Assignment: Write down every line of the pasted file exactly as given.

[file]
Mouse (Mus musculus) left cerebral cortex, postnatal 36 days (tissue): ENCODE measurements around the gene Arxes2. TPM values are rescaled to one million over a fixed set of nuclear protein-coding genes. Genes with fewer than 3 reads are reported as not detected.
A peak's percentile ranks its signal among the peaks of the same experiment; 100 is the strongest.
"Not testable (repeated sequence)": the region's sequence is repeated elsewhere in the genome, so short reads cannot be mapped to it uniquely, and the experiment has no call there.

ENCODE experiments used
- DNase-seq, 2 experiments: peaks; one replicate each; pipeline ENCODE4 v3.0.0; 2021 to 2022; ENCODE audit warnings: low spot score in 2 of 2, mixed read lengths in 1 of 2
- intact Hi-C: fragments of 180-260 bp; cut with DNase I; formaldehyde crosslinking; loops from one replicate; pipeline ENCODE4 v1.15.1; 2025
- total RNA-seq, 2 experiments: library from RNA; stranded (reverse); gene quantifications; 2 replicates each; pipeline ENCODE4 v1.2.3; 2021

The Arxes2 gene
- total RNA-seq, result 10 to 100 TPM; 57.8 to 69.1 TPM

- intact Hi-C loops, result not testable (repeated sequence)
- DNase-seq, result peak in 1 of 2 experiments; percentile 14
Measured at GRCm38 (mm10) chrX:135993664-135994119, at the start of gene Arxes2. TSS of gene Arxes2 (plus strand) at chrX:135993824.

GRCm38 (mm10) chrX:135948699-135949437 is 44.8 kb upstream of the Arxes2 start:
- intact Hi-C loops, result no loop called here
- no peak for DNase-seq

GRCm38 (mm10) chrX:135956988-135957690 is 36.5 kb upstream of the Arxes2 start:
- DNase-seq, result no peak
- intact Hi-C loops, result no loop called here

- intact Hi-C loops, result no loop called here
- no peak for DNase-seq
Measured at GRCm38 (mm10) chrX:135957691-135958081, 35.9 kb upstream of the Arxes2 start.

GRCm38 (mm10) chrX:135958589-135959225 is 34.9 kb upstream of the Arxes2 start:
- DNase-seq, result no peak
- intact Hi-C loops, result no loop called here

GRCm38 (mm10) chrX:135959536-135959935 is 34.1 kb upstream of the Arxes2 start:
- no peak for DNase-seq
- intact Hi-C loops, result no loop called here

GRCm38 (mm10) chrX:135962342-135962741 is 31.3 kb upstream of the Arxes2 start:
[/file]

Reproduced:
Mouse (Mus musculus) left cerebral cortex, postnatal 36 days (tissue): ENCODE measurements around the gene Arxes2. TPM values are rescaled to one million over a fixed set of nuclear protein-coding genes. Genes with fewer than 3 reads are reported as not detected.
A peak's percentile ranks its signal among the peaks of the same experiment; 100 is the strongest.
"Not testable (repeated sequence)": the region's sequence is repeated elsewhere in the genome, so short reads cannot be mapped to it uniquely, and the experiment has no call there.

ENCODE experiments used
- DNase-seq, 2 experiments: peaks; one replicate each; pipeline ENCODE4 v3.0.0; 2021 to 2022; ENCODE audit warnings: low spot score in 2 of 2, mixed read lengths in 1 of 2
- intact Hi-C: fragments of 180-260 bp; cut with DNase I; formaldehyde crosslinking; loops from one replicate; pipeline ENCODE4 v1.15.1; 2025
- total RNA-seq, 2 experiments: library from RNA; stranded (reverse); gene quantifications; 2 replicates each; pipeline ENCODE4 v1.2.3; 2021

The Arxes2 gene
- total RNA-seq, result 10 to 100 TPM; 57.8 to 69.1 TPM

- intact Hi-C loops, result not testable (repeated sequence)
- DNase-seq, result peak in 1 of 2 experiments; percentile 14
Measured at GRCm38 (mm10) chrX:135993664-135994119, at the start of gene Arxes2. TSS of gene Arxes2 (plus strand) at chrX:135993824.

GRCm38 (mm10) chrX:135948699-135949437 is 44.8 kb upstream of the Arxes2 start:
- intact Hi-C loops, result no loop called here
- no peak for DNase-seq

GRCm38 (mm10) chrX:135956988-135957690 is 36.5 kb upstream of the Arxes2 start:
- DNase-seq, result no peak
- intact Hi-C loops, result no loop called here

- intact Hi-C loops, result no loop called here
- no peak for DNase-seq
Measured at GRCm38 (mm10) chrX:135957691-135958081, 35.9 kb upstream of the Arxes2 start.

GRCm38 (mm10) chrX:135958589-135959225 is 34.9 kb upstream of the Arxes2 start:
- DNase-seq, result no peak
- intact Hi-C loops, result no loop called here

GRCm38 (mm10) chrX:135959536-135959935 is 34.1 kb upstream of the Arxes2 start:
- no peak for DNase-seq
- intact Hi-C loops, result no loop called here

GRCm38 (mm10) chrX:135962342-135962741 is 31.3 kb upstream of the Arxes2 start: